Colombia

Ivan Valencia / AP

Colombia’s half-century-long civil war was fought mainly in its rural areas. And that’s where implementing the peace process that was signed a few years ago is most urgent. But on Tuesday the U.N. reported that’s in jeopardy — because a new kind of violence is terrorizing those regions.

Rodrigo Abd / AP

It's hard to wrap your arms around everything that happened 2019 in Latin America and the Caribbean. It's even harder to find any good news — from the violent political unrest that rocked capitals from La Paz to Port-au-Prince, to a record number of fires that ravaged the Amazon rainforest.

MATIAS DELACROIX / AP

Senior Trump administration officials discussed plans to “increase pressure” over the coming year on Venezuela’s embattled ruler, Nicolás Maduro, with top opposition leaders at the State Department this week, Colombian and Venezuelan opposition officials confirmed to McClatchy and el Nuevo Herald.

The State Department hosted four of Venezuela’s largest opposition parties, starting with one-on-one sessions that began earlier this week before all the parties gathered together on Wednesday.

Florida Lt. Gov. Jeanette Nunez is wrapping up a trade mission to Colombia on Wednesday with a delegation that included 19 Florida companies hoping to start or expand trade with the South American country.

NEON

Midway through the new Colombian film “Monos,” there is a haunting moment that illuminates, literally, the evil of using children as soldiers.

Rafael Urdaneta Rojas / AP

Are Venezuela and Colombia headed for war? Believe it or not, that's the big worry in South America right now.

Updated at 6:13 p.m. ET Friday

Top rebels from the Revolutionary Armed Forces of Colombia have announced a "new stage of fighting," despite a peace accord that the leftist guerrilla group signed with the national government almost three years ago.

In a 32-minute YouTube video posted Thursday, more than 20 armed fighters stood in green fatigues and in front of a sign that read, "As long as there is a will to fight there will be hope for victory."

Yuletsy Martinez, 19, and her husband crossed the border into Colombia when she was pregnant with her second child. They left because they couldn't find food or medical care in Venezuela. Martinez gave birth at a hospital in Colombia. "They took good care of me. And they helped me there," Martinez told NPR correspondent Ari Shapiro in a report that aired on All Things Considered.

Ingebjorg Karstad / Norwegian Refugee Council

The U.N. announced last week it has to ramp up humanitarian aid to Venezuelans. But it admits this new effort to deliver more food, medicine and other essentials to Venezuela will be “modest in terms of responding to the scale of needs” there. A new survey shows as much as a fifth of Venezuela's population have fled the country – and that number is rising.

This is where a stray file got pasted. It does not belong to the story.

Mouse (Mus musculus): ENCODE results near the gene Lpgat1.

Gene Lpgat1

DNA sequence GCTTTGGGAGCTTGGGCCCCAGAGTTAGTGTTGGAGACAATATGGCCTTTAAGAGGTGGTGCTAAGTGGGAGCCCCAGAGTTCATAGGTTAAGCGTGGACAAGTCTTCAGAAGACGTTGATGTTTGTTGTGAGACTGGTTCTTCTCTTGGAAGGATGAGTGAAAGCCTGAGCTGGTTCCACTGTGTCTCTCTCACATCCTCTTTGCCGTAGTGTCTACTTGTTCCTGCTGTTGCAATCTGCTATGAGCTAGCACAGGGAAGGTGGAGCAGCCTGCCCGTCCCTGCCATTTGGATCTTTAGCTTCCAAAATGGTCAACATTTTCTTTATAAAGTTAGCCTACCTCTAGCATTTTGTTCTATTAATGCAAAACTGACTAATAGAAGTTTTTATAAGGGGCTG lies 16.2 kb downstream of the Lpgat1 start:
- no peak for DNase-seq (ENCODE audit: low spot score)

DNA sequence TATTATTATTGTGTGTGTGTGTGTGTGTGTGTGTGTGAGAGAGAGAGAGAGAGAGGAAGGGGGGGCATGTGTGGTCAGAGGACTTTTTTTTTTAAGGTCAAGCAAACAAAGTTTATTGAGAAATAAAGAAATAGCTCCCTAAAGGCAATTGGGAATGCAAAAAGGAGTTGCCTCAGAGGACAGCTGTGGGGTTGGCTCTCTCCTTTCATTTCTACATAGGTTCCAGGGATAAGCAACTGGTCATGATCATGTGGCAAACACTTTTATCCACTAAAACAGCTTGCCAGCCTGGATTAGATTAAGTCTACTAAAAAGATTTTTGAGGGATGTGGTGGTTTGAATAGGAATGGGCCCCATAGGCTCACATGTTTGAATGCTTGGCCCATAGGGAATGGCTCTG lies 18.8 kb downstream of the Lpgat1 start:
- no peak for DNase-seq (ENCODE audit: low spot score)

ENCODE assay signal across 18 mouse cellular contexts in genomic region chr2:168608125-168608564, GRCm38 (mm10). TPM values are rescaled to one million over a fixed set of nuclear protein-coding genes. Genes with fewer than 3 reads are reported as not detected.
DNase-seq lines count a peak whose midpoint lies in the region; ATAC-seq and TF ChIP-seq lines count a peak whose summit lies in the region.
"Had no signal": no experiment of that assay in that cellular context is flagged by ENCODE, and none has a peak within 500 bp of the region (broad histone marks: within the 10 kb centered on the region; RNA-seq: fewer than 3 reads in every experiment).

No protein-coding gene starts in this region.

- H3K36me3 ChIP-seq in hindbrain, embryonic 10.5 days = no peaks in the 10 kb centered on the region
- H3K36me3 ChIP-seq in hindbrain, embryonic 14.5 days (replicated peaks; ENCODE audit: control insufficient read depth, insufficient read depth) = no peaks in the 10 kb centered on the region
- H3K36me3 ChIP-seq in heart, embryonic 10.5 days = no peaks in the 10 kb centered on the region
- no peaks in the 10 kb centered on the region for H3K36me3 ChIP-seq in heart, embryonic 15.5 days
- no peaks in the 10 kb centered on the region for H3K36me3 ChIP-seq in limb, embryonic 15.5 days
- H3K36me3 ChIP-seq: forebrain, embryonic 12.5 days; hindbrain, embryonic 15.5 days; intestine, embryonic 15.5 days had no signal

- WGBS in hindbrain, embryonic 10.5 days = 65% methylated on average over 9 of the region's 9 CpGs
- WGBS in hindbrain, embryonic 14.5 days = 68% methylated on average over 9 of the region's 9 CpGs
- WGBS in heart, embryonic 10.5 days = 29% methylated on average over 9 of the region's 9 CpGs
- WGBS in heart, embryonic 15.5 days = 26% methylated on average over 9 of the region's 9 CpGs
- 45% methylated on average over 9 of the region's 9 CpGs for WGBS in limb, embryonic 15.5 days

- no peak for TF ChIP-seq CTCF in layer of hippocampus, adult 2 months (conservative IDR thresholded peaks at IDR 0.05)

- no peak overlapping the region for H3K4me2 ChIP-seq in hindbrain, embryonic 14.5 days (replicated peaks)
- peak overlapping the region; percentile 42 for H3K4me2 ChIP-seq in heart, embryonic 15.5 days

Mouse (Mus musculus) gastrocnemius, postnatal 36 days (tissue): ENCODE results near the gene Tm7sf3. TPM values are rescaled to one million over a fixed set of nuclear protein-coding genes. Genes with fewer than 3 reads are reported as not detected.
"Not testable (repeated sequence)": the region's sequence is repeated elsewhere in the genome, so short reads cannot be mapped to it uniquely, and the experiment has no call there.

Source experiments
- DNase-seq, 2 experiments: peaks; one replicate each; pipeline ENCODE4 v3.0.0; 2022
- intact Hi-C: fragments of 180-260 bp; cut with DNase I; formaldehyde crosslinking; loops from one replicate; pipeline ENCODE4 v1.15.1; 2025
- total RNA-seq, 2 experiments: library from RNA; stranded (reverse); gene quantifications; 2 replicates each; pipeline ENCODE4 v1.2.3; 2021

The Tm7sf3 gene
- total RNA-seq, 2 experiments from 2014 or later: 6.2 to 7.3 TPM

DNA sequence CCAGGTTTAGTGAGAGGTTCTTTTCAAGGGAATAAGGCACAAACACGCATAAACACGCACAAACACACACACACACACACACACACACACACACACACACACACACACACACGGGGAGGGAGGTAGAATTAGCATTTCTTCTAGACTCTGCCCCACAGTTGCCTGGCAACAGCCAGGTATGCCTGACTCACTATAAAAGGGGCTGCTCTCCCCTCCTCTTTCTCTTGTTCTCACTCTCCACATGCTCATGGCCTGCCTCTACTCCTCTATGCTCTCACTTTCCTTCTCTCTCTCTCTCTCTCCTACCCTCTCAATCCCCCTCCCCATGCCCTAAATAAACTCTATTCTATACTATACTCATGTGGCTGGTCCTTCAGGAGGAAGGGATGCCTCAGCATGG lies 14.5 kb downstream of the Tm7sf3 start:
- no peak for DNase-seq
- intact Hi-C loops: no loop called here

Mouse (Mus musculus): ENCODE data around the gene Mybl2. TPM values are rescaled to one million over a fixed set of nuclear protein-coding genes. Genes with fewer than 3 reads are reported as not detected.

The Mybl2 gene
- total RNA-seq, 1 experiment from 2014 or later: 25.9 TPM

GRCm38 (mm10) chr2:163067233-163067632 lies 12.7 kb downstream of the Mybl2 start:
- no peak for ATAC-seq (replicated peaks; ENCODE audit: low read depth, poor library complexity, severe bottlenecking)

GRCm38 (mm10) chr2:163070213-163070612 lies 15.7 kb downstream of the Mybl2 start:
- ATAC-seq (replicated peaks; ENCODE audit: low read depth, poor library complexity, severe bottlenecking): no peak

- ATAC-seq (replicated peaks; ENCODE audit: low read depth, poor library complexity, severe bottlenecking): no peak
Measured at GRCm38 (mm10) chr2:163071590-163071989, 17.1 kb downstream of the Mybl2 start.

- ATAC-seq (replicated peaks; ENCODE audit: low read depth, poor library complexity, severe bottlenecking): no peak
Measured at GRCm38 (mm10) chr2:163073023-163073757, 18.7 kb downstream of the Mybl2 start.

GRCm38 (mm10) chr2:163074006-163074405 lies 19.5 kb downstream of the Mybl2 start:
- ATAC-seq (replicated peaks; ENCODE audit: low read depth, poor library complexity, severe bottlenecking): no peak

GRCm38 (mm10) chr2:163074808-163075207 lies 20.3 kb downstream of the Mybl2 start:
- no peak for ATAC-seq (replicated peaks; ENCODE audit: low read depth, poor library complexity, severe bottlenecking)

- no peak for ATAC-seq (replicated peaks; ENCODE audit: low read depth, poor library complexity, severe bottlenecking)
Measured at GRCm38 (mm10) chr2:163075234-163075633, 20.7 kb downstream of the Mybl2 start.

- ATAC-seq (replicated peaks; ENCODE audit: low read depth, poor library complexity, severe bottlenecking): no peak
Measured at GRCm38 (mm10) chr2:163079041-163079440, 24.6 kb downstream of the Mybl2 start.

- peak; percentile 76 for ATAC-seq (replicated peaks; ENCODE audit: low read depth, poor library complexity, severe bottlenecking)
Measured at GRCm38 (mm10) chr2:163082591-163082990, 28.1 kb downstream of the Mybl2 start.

WLRN’s Luis Hernandez spoke with Americas editor Tim Padgett about where the Venezuela crisis is going – especially since the socialist regime critics say is responsible for the mess doesn't look to be going anywhere soon.

Martin Chahin / DEPARTMENT OF DEFENSE

The U.S. is working with Colombia, Brazil and other regional partners on how to assist Venezuela if the embargo-like sanctions announced by the White House this week ultimately force President Nicolás Maduro to step down, the head of the U.S. Southern Command said.

Navy Adm. Craig Faller, the Miami-based head of U.S. forces in South America, said the nations are working on “planning and discussing what we could do, and will do for the ‘day after Maduro,’ when there’s a legitimate government, when we can go in and really assist the people of Venezuela.”

Fernando Vergara / AP

COMMENTARY

On Local 10’s “This Week in South Florida” last Sunday – a day after the anti-immigrant/anti-Hispanic massacre in El Paso, Texas – I used the term “white Christianist terrorism” to describe the wave of white supremacist violence plaguing the U.S.

Michel Euler / AP

In Paris last week, Egan Bernal became the first Colombian – and the first Latin American – to ever win the Super Bowl of cycling: the Tour de France. At one point during his victory ceremony near the city’s Arc de Triomphe, an NBC sports commentator mused that “the Colombians have taken over” – and he may not have been far off.

Jesús Parra spent four years as a police officer in the Venezuelan capital of Caracas. He patrolled the streets, provided security at events and even guarded political prisoners. Now, he parks cars at a funeral home for spare change in the Colombian city of Cúcuta.

This is not what Parra, 27, had in mind when he deserted the police force and sneaked across the Colombian border in March.

Crowds of Venezuelans lined up at two international bridges leading to Colombia on Saturday, as the border between the countries opened for the first time in four months.

Thousands of people crossed over, seeking food, medicine and basic supplies. For months, Venezuelans have been dealing with power outages, hyperinflation and increased violence due to the deepening political and economic crises in the country.

In the northeast corner of Colombia, a few miles from the Venezuelan border, rows of khaki-colored tents rise from the desert sand. Filled with Venezuelans escaping economic disaster back home, the tents make up Colombia's first refugee camp near the border.

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